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  6. I used to have some round our wildlife pond but they disappeared - maybe next year I will try some in pots and see what happens.

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    1. I don't know why I haven't millions of them considering how many seeds they have Elaine. I just wonder whether they are accidentally weeded as they seem to take so long to develop into any sort of decent size

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  7. Good luck with these, I guess they just need patience. Do you remember I thought the primrose seed you sent me had not germinated but now I have half a dozen pots with tiny little seedlings in? That's taken 12 months and at the rate they are growing it will be at least another couple of years before they are big enough to plant out.

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    1. I don't think it took as long as two years when we grew primroses from seed BW. I think once they get going they'll come on much quicker

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  8. I was just thinking the other day to buy some bulbs for the chequered ones. But the catalog does not say it can grow in the tropics or not for my mom. Cos I can't grow it in my dry garden. Since it needs a lot of moisture. What did the seeds look like? I was really tempted to buy the bulbs.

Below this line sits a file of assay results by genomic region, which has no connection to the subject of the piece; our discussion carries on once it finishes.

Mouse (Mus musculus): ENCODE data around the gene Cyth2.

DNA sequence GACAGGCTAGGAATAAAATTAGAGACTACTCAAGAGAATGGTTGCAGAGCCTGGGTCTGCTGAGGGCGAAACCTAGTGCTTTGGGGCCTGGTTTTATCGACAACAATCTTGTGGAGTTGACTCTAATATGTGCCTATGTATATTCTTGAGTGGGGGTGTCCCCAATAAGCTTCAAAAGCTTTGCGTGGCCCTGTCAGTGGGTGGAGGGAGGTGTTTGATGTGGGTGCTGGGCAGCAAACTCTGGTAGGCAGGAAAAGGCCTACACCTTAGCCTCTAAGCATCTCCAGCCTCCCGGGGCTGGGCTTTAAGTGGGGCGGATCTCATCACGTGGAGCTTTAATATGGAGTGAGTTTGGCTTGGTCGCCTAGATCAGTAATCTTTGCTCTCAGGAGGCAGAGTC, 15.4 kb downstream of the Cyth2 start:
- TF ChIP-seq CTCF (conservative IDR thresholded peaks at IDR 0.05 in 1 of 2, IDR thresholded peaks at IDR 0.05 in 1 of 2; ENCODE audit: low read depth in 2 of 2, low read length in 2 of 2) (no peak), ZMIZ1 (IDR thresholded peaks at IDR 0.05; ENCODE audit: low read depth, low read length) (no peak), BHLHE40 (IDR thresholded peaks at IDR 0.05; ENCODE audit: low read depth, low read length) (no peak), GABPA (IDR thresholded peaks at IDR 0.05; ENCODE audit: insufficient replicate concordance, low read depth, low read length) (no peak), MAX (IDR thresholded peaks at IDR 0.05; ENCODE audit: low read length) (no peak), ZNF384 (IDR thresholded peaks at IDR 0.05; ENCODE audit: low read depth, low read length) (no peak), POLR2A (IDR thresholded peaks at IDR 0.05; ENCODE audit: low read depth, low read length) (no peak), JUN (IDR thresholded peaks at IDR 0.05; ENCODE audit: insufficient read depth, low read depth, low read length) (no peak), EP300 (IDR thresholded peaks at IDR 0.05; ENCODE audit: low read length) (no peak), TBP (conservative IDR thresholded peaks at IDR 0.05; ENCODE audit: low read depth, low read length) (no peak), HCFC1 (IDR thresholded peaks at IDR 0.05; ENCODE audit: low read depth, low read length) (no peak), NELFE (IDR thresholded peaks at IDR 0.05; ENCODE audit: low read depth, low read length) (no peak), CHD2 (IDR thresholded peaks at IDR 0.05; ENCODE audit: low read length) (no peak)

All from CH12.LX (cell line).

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    1. The seeds are fairly small and black - if I remember rightly Diana. Could you grow some in a tub of some sort.

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  9. Maybe but I probably have to locate the plant in partial shade.

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  10. My plants seems to be in a funny mode lately. My polyanthus in shade was blooming in summer, although the bloom size were half the usual size.Jonquail some poking out now.

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    1. Spring seems to have arrived with you early , Diana just as with us it doesn't seem to want to come - weather wise.